Unlike the UK, the Island has been largely unaffected by Dutch Elm Disease and has a population of ~200,000 trees. Unfortunately, the disease is on the rise and although the Isle of Man Government has done a sterling job of controlling and mitigating it’s impact, budget constraints have reduced the funds available for regular professional tree surveys meaning little is known about how quickly or to where the disease is spreading.

Early in the year we approached the Government with a concept: give the public simple tools which they can use to help the fight against the disease and report suspected outbreaks. The idea comprised of a website and two apps for iPhone and Android devices which can be used to find out information about Dutch Elm Disease and record sightings of diseased (or healthy) trees. To our delight, the Government jumped at the chance to participate in the project.

We build a site which enables people to get information about Elm trees and about Dutch Elm Disease itself, and learn how to spot the signs of the disease. We also build two mobile apps (another first for the IoM Government), which enables people to record sightings while they’re out in the countryside.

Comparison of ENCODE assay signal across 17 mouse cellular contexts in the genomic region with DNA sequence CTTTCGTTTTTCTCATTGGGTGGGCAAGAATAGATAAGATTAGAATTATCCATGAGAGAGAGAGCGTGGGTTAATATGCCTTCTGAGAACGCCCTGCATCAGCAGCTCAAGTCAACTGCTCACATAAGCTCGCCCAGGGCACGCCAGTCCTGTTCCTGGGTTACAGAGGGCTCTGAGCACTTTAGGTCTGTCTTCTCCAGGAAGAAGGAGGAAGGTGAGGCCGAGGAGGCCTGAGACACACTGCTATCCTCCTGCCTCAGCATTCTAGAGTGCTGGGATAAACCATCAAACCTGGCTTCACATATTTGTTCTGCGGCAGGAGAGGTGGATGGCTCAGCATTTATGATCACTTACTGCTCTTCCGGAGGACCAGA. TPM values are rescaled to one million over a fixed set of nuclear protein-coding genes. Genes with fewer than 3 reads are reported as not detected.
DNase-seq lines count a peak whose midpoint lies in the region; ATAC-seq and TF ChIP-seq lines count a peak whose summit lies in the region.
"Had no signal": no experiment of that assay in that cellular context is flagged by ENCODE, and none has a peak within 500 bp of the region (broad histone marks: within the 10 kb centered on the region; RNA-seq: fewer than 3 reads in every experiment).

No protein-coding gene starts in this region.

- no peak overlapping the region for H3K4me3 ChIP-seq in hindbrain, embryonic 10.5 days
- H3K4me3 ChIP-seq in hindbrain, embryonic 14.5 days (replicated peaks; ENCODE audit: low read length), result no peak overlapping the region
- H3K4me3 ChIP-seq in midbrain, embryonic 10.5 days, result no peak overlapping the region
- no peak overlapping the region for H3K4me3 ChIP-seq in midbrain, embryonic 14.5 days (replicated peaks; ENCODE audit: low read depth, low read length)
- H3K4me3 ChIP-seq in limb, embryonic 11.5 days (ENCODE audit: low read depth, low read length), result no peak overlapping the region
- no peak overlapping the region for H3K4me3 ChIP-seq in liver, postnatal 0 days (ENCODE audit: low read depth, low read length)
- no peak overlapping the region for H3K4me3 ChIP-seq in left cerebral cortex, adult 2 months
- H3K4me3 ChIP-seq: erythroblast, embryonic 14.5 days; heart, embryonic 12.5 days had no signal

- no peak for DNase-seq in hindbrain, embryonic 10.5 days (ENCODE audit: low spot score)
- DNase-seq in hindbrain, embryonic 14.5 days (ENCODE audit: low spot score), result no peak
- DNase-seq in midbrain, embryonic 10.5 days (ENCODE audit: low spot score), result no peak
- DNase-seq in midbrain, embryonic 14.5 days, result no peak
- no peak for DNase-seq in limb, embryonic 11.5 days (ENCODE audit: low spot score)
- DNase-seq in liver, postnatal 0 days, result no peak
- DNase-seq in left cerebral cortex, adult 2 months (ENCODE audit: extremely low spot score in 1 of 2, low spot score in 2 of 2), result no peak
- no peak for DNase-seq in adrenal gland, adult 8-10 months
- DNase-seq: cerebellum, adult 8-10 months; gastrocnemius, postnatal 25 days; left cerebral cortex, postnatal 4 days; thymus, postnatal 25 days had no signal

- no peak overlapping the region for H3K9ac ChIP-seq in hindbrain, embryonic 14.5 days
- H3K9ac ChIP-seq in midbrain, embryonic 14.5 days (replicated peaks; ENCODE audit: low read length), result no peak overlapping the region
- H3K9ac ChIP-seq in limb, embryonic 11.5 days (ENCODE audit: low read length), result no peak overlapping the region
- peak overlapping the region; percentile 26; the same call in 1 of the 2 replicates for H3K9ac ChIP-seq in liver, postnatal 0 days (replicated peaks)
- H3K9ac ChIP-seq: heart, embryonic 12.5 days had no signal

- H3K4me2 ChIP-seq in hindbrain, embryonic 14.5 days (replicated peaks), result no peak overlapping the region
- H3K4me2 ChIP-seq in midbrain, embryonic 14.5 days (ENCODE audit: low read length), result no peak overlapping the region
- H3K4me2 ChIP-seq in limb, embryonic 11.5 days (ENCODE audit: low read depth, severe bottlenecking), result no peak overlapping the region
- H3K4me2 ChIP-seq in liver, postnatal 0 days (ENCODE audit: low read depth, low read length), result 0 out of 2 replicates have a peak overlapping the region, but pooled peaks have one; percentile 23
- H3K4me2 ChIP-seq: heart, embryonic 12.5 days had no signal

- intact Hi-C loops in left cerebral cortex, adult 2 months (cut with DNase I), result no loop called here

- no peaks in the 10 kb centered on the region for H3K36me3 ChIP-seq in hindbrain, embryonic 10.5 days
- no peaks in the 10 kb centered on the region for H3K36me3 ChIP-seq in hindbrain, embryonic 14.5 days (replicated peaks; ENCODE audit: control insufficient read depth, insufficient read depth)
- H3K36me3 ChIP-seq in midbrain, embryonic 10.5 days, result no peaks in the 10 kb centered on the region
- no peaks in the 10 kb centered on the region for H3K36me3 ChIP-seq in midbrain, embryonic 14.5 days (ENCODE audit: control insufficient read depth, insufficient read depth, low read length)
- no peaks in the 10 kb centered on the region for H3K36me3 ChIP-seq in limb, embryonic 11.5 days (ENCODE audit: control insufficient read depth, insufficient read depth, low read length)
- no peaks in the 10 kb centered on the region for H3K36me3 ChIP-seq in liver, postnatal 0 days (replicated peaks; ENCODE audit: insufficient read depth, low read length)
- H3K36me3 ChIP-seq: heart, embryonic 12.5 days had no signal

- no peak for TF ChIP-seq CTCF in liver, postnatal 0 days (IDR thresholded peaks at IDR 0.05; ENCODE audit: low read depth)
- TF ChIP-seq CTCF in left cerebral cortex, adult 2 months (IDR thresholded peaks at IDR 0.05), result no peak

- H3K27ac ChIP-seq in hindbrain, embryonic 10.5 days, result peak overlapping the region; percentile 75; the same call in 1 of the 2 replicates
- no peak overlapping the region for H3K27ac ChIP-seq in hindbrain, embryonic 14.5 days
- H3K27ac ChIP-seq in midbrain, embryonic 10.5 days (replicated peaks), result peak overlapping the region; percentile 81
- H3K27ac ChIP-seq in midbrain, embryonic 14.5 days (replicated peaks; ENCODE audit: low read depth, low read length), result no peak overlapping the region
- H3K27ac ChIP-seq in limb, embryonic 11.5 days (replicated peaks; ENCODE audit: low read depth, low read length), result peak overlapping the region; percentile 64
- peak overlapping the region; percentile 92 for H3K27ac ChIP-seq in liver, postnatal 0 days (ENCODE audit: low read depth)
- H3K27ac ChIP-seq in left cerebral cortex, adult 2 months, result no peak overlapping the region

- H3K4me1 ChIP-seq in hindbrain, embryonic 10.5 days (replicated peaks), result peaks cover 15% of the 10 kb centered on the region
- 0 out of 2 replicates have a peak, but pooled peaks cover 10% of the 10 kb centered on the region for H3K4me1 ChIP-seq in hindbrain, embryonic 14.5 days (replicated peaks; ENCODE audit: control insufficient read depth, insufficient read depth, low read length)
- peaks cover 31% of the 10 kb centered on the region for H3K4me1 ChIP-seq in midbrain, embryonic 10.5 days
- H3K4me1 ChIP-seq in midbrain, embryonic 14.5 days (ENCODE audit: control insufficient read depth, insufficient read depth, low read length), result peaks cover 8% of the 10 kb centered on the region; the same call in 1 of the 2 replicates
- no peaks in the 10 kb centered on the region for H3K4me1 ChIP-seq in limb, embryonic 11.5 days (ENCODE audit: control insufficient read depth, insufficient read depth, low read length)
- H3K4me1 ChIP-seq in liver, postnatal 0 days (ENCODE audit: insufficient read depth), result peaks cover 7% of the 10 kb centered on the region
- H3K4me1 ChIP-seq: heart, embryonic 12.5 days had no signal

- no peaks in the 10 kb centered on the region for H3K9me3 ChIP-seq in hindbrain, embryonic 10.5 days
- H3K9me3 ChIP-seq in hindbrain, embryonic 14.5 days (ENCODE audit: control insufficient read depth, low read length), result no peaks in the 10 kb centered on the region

Using the apps users can take a picture of the tree(s), choose whether it requires inspection and submit it for review by the DEFA team. The records are automatically geotagged by the phone’s GPS radio, so the team can see where the tree is to an accuracy of ~10m on the site’s Google Map – much better than a grid reference!

All reports are first reviewed by the DEFA team and are then made public on the site’s report map and in the mobile apps themselves.

From the off, we wanted this project to be the Isle of Man’s first Open Data project and we released all the source code, and have documented how to get direct access to the database – everything about the project is fully open and transparent.

The project was build entirely using Open Source technology: Django, CouchDB, PhoneGap, jQuery Mobile and the source code is licensed under the GPL. We encourage others who think this type of project could be beneficial to their cause to use the code as they see fit.

The project announcement proved a hit with it being reported by the BBC and by numerous sources in the US and we’ve had a great uptake for such a new project.

Since the disease is hard to spot during the winter months, we’ll be promoting the project with urgency next spring and hope to get a loyal band of contributors to help preserve these trees.